RAID can be implemented in either hardware or software. I've heard people claim they'd never trust software RAID because it's software and it'll have bugs. They'd rather trust the hardware. I don't buy that. Hardware RAID has software on the card. It's called firmware. I guess such people think firmware won't have bugs.

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Acronis True Image to the rescue

I was chatting to people on IRC about my hardware failure. I mentioned I planned to ghost the disk ("ghost" being a synonym for clone, derived, I expect from Norton Ghost, a well respected disk cloning application).

Cloning an XP disk is not as simple as it sounds. During my googling, I found a few references to ID generation. That is, XP keeps an ID somewhere on the drive and this ID has to be reset when cloning the disk. The references indicated that commercial products such as Norton Ghost and Acronis True Image can reset this ID appropriately. A straight dd won't do that.

My experience supports that idea, but I have no proof. I may be encountering some other problem. I found that Acronis True Image did what I wanted. Using dd failed. Mind you, I'm now unable to boot from the original system drive. I don't know why. Perhaps it has been corrupted during the process. I suspect that is why I didn't get dd to work. Read on!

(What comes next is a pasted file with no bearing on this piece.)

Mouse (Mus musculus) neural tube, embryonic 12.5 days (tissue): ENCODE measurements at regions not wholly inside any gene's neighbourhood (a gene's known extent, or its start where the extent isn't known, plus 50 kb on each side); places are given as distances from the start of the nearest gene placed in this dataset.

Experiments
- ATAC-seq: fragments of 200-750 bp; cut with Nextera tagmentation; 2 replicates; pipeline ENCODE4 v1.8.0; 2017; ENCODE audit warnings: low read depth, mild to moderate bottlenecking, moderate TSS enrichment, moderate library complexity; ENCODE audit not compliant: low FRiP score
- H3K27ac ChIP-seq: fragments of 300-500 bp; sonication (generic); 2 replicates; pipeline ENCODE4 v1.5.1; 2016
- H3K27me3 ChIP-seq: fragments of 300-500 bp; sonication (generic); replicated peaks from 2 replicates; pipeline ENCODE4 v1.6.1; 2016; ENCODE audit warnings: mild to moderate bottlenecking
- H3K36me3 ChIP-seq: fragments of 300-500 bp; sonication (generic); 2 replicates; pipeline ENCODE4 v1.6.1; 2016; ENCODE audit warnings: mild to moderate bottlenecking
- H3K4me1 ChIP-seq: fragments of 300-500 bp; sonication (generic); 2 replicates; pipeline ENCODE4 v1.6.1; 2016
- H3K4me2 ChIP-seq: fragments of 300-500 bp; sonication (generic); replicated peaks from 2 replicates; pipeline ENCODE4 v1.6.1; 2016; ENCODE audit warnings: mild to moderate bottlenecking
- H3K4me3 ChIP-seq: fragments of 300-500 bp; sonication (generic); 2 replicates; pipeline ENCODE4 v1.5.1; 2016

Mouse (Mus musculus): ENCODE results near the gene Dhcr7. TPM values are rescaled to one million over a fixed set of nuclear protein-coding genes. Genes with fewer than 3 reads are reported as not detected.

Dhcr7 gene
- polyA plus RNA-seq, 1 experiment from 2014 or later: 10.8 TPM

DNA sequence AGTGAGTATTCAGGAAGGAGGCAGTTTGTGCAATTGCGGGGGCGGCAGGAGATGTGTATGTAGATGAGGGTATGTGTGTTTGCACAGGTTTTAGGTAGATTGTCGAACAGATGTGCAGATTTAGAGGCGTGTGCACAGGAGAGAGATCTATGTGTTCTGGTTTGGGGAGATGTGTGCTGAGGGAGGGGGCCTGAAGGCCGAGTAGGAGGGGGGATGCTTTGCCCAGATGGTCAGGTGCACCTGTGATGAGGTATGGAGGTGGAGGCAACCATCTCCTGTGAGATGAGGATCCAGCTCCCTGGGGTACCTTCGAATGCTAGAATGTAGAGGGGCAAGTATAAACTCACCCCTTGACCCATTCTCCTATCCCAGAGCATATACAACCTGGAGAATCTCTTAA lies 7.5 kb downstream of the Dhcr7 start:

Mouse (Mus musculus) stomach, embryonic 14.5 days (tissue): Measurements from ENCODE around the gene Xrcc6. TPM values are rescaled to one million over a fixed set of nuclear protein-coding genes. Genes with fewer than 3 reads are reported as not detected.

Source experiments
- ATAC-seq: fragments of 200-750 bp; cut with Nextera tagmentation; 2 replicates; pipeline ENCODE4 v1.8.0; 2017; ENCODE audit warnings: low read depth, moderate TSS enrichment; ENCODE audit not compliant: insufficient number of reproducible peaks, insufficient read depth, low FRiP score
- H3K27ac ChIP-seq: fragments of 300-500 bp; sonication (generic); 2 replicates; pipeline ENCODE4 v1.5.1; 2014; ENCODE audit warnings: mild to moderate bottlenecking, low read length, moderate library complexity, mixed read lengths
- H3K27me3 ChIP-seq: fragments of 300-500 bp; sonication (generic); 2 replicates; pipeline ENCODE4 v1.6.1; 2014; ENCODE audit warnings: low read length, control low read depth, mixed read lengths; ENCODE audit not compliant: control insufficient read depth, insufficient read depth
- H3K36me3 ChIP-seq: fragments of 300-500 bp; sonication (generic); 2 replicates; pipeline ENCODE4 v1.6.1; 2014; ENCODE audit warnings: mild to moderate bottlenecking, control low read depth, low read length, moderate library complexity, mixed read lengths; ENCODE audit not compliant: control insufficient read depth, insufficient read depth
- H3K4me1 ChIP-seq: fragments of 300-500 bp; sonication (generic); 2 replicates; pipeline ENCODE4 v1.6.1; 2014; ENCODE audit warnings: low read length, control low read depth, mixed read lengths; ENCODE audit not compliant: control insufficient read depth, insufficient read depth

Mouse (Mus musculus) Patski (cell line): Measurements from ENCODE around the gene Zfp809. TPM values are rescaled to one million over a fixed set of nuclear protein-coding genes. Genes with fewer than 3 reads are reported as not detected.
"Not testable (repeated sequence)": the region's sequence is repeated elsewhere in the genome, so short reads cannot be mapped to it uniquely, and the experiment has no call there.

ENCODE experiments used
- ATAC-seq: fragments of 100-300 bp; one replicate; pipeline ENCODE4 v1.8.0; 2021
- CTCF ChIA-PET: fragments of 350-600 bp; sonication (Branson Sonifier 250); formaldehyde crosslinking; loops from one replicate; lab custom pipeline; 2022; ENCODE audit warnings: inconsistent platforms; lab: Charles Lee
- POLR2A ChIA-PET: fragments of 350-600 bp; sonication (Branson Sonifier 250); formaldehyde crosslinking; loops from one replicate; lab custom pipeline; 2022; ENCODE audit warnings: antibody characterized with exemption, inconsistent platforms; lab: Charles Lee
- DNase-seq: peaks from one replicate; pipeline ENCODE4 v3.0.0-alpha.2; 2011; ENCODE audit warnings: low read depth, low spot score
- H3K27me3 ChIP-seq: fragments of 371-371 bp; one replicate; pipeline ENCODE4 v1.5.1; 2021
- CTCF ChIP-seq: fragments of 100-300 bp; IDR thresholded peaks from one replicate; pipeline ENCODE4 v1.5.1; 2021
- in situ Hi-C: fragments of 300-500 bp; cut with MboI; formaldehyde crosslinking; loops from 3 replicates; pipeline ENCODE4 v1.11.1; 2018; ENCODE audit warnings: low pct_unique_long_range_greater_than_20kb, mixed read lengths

Disk Cloning with Acronis True Image

I expected that installing RAID under XP would be the most challenging. It was actually straight forward. I installed a 3Ware card, hooked up the drives, and pressed ALT–3 when presented with that option during the booting process. I configured the disks for RAID–1 (mirror).

The difficult part was to clone the existing XP boot drive into the RAID array. A hardware RAID array looks exactly like a single drive to the operating system. That should simplify things.

The cloning software I chose was recommended by someone in the Bacula IRC channel. They mentioned Acronis True Image 8.0 for implementing disk ghost. This product has a free trial version which lasts for 15 days days allowing you to ghost your computer and then to purchase the full version to recover tour hdd in case it fails.. I tried it. It worked. I cannot tell the difference between the original drive and the RAID array. Acronis True Image has a nice little Wizard which guides you through the cloning process. I will not go into detail.

Warning! As with all such operations, proceed slowly, read everything being presented to you, and exercise caution. You have the potential to do the wrong thing and destroy your original disk.

After Acronis True Image did its stuff, I was up and running XP off the RAID array. It was simple. A no-brainer...


Not much else to say

I was quite sure that dd would work. I hope others can contribute their comments.

I have great words to say about Acronis True Image 8.0. I looked at using Norton Ghost. Actually, I bought Norton Ghost, but will be returning it unopened. The advantage I see in using Acronis True Image is its price and download. Acronis True Image costs less than Norton Ghost and you can download it.